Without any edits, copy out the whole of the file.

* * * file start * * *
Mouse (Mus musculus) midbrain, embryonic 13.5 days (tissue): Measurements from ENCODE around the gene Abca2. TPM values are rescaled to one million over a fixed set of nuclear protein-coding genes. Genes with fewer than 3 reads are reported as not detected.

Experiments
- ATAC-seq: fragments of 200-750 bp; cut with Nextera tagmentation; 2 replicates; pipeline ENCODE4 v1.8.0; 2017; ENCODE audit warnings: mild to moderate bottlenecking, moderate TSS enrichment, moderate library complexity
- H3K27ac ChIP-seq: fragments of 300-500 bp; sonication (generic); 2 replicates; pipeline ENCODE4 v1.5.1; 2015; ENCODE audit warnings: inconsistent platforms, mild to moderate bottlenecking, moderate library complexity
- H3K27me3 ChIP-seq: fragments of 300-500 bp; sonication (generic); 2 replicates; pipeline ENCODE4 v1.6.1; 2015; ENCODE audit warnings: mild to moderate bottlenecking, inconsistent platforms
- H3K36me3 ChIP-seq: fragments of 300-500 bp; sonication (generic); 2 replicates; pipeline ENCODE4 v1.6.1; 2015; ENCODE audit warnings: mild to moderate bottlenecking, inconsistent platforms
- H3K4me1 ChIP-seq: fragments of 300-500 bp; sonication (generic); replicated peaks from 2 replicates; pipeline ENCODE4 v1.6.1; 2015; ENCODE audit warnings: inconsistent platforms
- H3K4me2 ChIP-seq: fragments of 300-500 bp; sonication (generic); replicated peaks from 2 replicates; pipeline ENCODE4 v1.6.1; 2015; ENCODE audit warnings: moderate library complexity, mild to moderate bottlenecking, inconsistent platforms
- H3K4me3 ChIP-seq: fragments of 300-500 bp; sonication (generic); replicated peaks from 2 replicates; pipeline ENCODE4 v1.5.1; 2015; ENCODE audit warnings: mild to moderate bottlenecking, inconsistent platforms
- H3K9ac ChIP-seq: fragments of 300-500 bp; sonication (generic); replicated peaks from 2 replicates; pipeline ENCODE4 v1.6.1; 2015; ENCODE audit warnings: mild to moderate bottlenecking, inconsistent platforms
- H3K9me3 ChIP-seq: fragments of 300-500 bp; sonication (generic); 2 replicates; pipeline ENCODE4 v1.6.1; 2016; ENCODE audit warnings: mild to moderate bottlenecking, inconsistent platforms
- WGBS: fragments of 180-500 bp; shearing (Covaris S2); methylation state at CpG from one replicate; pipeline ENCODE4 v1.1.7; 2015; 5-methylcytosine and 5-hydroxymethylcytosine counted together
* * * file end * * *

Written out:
Mouse (Mus musculus) midbrain, embryonic 13.5 days (tissue): Measurements from ENCODE around the gene Abca2. TPM values are rescaled to one million over a fixed set of nuclear protein-coding genes. Genes with fewer than 3 reads are reported as not detected.

Experiments
- ATAC-seq: fragments of 200-750 bp; cut with Nextera tagmentation; 2 replicates; pipeline ENCODE4 v1.8.0; 2017; ENCODE audit warnings: mild to moderate bottlenecking, moderate TSS enrichment, moderate library complexity
- H3K27ac ChIP-seq: fragments of 300-500 bp; sonication (generic); 2 replicates; pipeline ENCODE4 v1.5.1; 2015; ENCODE audit warnings: inconsistent platforms, mild to moderate bottlenecking, moderate library complexity
- H3K27me3 ChIP-seq: fragments of 300-500 bp; sonication (generic); 2 replicates; pipeline ENCODE4 v1.6.1; 2015; ENCODE audit warnings: mild to moderate bottlenecking, inconsistent platforms
- H3K36me3 ChIP-seq: fragments of 300-500 bp; sonication (generic); 2 replicates; pipeline ENCODE4 v1.6.1; 2015; ENCODE audit warnings: mild to moderate bottlenecking, inconsistent platforms
- H3K4me1 ChIP-seq: fragments of 300-500 bp; sonication (generic); replicated peaks from 2 replicates; pipeline ENCODE4 v1.6.1; 2015; ENCODE audit warnings: inconsistent platforms
- H3K4me2 ChIP-seq: fragments of 300-500 bp; sonication (generic); replicated peaks from 2 replicates; pipeline ENCODE4 v1.6.1; 2015; ENCODE audit warnings: moderate library complexity, mild to moderate bottlenecking, inconsistent platforms
- H3K4me3 ChIP-seq: fragments of 300-500 bp; sonication (generic); replicated peaks from 2 replicates; pipeline ENCODE4 v1.5.1; 2015; ENCODE audit warnings: mild to moderate bottlenecking, inconsistent platforms
- H3K9ac ChIP-seq: fragments of 300-500 bp; sonication (generic); replicated peaks from 2 replicates; pipeline ENCODE4 v1.6.1; 2015; ENCODE audit warnings: mild to moderate bottlenecking, inconsistent platforms
- H3K9me3 ChIP-seq: fragments of 300-500 bp; sonication (generic); 2 replicates; pipeline ENCODE4 v1.6.1; 2016; ENCODE audit warnings: mild to moderate bottlenecking, inconsistent platforms
- WGBS: fragments of 180-500 bp; shearing (Covaris S2); methylation state at CpG from one replicate; pipeline ENCODE4 v1.1.7; 2015; 5-methylcytosine and 5-hydroxymethylcytosine counted together